Thursday, Sep, 3 2015
Even the most casual Badger fan is aware of the tall order facing Wisconsin's football program this Saturday night. Paul Chryst's squad travels to Arlington, Texas for a date with Nick Saban and the Alabama Crimson Tide -- winners of three national championships since 2009 and the unquestioned best FBS program over the last six years. While this game has the makings of a 'Bama beat-down for a variety of reasons, including Wisconsin's difficulty with injury this off-season, we should note that Barry Alvarez and the department deserve praise for having the guts to schedule such a game. When this contract was struck over two years ago, the Badgers were hopeful they'd be in a better place at this point in time. Gary Andersen was a fresh new face and fans were hopeful he might be able to achieve what Bret Bielema could not -- mainly get to and WIN a big game. Unfortunately, things didn't pan out the way they had hoped and while Wisconsin is by no means "down," they likely aren't in position to take down a perennial giant like Alabama. That said, Wisconsin is taking the correct approach in viewing this as an opportunity, and who knows ... maybe Paul Chryst has a little of that magic that made fans fall in love with him as offensive coordinator just three years ago. On Wisconsin!
posted by: The Big One with Marques Pfaff 3 days ago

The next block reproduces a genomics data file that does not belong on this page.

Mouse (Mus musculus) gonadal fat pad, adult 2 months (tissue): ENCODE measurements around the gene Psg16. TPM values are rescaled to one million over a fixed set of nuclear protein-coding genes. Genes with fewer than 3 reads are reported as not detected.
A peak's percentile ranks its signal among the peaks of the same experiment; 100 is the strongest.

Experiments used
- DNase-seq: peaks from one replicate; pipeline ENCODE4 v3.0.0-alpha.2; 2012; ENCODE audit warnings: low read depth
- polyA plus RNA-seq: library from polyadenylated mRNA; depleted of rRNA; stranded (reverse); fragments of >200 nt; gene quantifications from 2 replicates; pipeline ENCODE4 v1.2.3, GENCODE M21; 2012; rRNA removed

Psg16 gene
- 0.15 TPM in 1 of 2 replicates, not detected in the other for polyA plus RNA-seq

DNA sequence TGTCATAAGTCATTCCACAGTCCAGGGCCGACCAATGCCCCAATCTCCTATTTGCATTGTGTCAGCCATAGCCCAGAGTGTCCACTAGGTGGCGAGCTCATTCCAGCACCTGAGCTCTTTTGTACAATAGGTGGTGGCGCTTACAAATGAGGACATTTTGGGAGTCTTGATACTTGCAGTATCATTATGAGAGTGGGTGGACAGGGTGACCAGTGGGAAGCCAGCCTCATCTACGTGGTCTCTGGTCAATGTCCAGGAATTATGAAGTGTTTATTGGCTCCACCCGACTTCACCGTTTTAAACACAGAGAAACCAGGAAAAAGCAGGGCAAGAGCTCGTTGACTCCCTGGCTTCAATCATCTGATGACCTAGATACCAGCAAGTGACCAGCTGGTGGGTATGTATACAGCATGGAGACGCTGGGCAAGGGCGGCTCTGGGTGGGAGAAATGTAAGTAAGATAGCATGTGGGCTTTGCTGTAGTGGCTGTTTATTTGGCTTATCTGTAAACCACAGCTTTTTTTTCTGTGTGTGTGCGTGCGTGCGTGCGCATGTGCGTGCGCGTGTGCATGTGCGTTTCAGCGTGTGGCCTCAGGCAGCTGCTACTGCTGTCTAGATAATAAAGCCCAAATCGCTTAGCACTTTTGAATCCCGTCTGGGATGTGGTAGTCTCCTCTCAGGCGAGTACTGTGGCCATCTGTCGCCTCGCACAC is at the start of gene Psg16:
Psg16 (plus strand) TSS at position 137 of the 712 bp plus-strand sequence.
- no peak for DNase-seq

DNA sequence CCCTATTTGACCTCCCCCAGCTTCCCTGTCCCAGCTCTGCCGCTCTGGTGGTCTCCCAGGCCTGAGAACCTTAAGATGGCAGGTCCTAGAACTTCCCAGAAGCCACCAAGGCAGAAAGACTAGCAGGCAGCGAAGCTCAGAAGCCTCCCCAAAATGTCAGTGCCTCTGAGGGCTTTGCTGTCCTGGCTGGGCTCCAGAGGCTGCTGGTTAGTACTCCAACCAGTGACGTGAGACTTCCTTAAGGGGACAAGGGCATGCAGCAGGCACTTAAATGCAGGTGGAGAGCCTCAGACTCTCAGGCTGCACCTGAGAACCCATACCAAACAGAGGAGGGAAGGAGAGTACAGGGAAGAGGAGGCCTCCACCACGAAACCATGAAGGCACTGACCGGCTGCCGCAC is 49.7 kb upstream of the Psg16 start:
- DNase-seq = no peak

Wednesday, Sep, 2 2015
It's interesting that on the same week we get our first look at the soon-to-be released film Concussion starring Will Smith, I also receive a barrage of NFL-issued propaganda suggesting just how safe they believe the game to be. Of course, they present a number of statistics and anecdotes designed to convince us that football has never been safer or healthier in terms of participation, but it's all just too convenient. I don't believe many films through time have completly altered the way we look at certain societal issues (although examples do exist), but it's obvious the NFL is, at the very least, anxious to find out what effect this particular movie will have on the general public. Five years ago, few of us had ever heard of chronic traumatic encephalopathy or CTE, but here we are now discussing its medical merits and whether it presents a legitimate threat to the game as we know it. While I tend to believe no level of counter-NFL propaganda will ever prevent people from watching on Sundays, presenting this threat as real could very well curb participation amongst youth -- and ultimately that could mean a slower, more drawn out death of America's favorite game. Of course, only time will with any of this but there's no question the NFL feels just a least bit threatened and this will undoubtedly lead to some interesting discussions pertaining to health in the near and distant future.
posted by: The Big One with Marques Pfaff 4 days ago
Even the most casual Badger fan is aware of the tall order facing Wisconsin's football program this Saturday night. Paul…
posted by Marques Pfaff 3 days ago
It's interesting that on the same week we get our first look at the soon-to-be released film Concussion starring Will…
posted by Marques Pfaff 4 days ago